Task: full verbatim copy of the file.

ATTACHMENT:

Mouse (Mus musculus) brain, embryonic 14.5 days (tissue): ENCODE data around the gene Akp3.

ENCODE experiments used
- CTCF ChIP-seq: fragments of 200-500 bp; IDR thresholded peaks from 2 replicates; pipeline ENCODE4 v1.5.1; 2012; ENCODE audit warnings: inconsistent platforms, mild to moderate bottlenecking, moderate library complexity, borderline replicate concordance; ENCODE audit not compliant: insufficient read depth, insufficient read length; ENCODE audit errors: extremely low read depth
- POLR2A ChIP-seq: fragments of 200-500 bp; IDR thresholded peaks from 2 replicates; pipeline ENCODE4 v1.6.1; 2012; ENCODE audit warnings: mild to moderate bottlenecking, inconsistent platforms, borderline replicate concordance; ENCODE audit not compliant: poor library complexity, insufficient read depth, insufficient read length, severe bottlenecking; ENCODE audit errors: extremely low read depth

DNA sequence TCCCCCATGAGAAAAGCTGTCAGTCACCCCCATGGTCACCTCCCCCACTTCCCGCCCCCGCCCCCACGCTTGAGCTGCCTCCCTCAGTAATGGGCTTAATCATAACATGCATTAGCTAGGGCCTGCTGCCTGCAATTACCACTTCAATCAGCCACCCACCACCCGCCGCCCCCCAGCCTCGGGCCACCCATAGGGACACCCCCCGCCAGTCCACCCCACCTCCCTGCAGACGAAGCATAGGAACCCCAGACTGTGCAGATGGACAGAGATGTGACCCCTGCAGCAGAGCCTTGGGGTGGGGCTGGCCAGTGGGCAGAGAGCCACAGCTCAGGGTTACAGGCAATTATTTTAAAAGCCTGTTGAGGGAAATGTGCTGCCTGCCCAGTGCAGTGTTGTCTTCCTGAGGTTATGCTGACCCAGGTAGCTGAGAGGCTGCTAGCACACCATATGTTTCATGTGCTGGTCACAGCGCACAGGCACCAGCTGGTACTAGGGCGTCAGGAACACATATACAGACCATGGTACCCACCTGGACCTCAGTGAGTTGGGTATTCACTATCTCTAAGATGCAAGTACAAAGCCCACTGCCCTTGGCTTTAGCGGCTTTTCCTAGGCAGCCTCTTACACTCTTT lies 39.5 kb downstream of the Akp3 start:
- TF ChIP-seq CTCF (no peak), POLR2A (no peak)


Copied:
Mouse (Mus musculus) brain, embryonic 14.5 days (tissue): ENCODE data around the gene Akp3.

ENCODE experiments used
- CTCF ChIP-seq: fragments of 200-500 bp; IDR thresholded peaks from 2 replicates; pipeline ENCODE4 v1.5.1; 2012; ENCODE audit warnings: inconsistent platforms, mild to moderate bottlenecking, moderate library complexity, borderline replicate concordance; ENCODE audit not compliant: insufficient read depth, insufficient read length; ENCODE audit errors: extremely low read depth
- POLR2A ChIP-seq: fragments of 200-500 bp; IDR thresholded peaks from 2 replicates; pipeline ENCODE4 v1.6.1; 2012; ENCODE audit warnings: mild to moderate bottlenecking, inconsistent platforms, borderline replicate concordance; ENCODE audit not compliant: poor library complexity, insufficient read depth, insufficient read length, severe bottlenecking; ENCODE audit errors: extremely low read depth

DNA sequence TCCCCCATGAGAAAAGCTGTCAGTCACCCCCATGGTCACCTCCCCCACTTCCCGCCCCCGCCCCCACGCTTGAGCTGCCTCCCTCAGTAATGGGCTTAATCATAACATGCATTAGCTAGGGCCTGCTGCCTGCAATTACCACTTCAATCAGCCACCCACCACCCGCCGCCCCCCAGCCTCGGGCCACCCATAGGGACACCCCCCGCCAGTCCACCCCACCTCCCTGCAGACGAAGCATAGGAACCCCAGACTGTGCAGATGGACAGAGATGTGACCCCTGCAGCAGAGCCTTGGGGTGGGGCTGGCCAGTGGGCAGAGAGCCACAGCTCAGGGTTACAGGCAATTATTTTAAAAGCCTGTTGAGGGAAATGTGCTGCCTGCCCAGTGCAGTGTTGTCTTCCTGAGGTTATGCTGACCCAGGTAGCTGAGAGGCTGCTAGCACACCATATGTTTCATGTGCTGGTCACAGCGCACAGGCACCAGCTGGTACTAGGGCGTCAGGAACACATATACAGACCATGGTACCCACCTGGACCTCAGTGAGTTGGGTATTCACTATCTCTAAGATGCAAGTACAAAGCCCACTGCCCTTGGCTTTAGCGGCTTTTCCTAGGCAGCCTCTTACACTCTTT lies 39.5 kb downstream of the Akp3 start:
- TF ChIP-seq CTCF (no peak), POLR2A (no peak)